I often get questioned about the cost of diagnostics. The most common question I get is, “why are you going to charge me when the part’s store does it for free? I took it to Billy Bob’s Auto Parts, and he put it on his machine for free and it said I needed new spark plugs.” Well yeah, BUT….. But the machine (also known as a diagnostic scan tool) does not test anything, it simply tells you there is a failure in a certain system. Then it tells you what could be the cause. This is what happens at a parts store. At a repair shop, we are here to solve problems. Not just replace parts. We do not sell parts, we do not change parts, and we do not fix parts. We solve problems. Here’s what I’m saying. If your car is running poorly, we need to know what is causing it to run this way. Yes, we put it on the machine, but that is only the start. The machine only tells you what trouble it sees, but it does not know the cause of this issue is. That is where a ... read more
Do I fix it or do I get rid of it? Which is better for the bank account and\or peace of mind? This can be a very complicated issue indeed. On one hand you have a car that is paid for and the thought of a car note makes you sick. On the other hand the uncertainty of having a reliable vehicle worries you to death. Will your old clunker leave you stranded somewhere? There is a fine line in where it is more painful to keep an old pile of junk that you are constantly fixing. The truth is it actually is cheaper to keep'em. Vehicles from the late nineties onward are built much better than the vehicles were in the days of yore. There was a time when a vehicle with 100,000 miles on it was completely worn out. Modern vehicles are at their half-life at 100,000 - 150,000 miles. With proper maintenance it is easy to drive a modern vehicle to the 300,000 mile mark. In our experience the lifespa ... read more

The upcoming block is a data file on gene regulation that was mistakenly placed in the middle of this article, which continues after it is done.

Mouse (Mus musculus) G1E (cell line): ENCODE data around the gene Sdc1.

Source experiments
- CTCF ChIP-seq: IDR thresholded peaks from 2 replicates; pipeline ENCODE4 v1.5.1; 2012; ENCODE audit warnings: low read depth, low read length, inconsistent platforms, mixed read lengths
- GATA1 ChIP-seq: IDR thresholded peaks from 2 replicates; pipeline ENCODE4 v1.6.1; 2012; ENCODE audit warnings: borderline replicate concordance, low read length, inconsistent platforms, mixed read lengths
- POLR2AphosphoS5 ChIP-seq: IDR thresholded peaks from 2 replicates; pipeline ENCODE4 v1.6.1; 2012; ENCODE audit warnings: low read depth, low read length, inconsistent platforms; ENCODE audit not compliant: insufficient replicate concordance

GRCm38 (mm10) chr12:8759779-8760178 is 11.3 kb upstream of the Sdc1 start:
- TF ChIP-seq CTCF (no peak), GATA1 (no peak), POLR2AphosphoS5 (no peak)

We hear these questions all the time. Mechanics are just ripping you off right? The short answer: Testing saves you money and from receiving a headache. The long answer: We take immense pride in the work we do. The only way to properly fix a vehicle is to properly determine what is causing the malfunction, no guesswork. Bringing it back 3-4 times paying for separate repairs that may or may not fix the concern you brought it in for is unacceptable. We spend thousands upon thousands of dollars on equipment, software, and training to make sure that when you leave, you leave in a better condition than when you came. The photo shows a truck with a misfire that was brought to us after somebody else replaced hundreds on parts without fixing the issue. We scoped the injector and found it had no mechanical movement inside within 1 hour. Fixed the first time with a happy customer!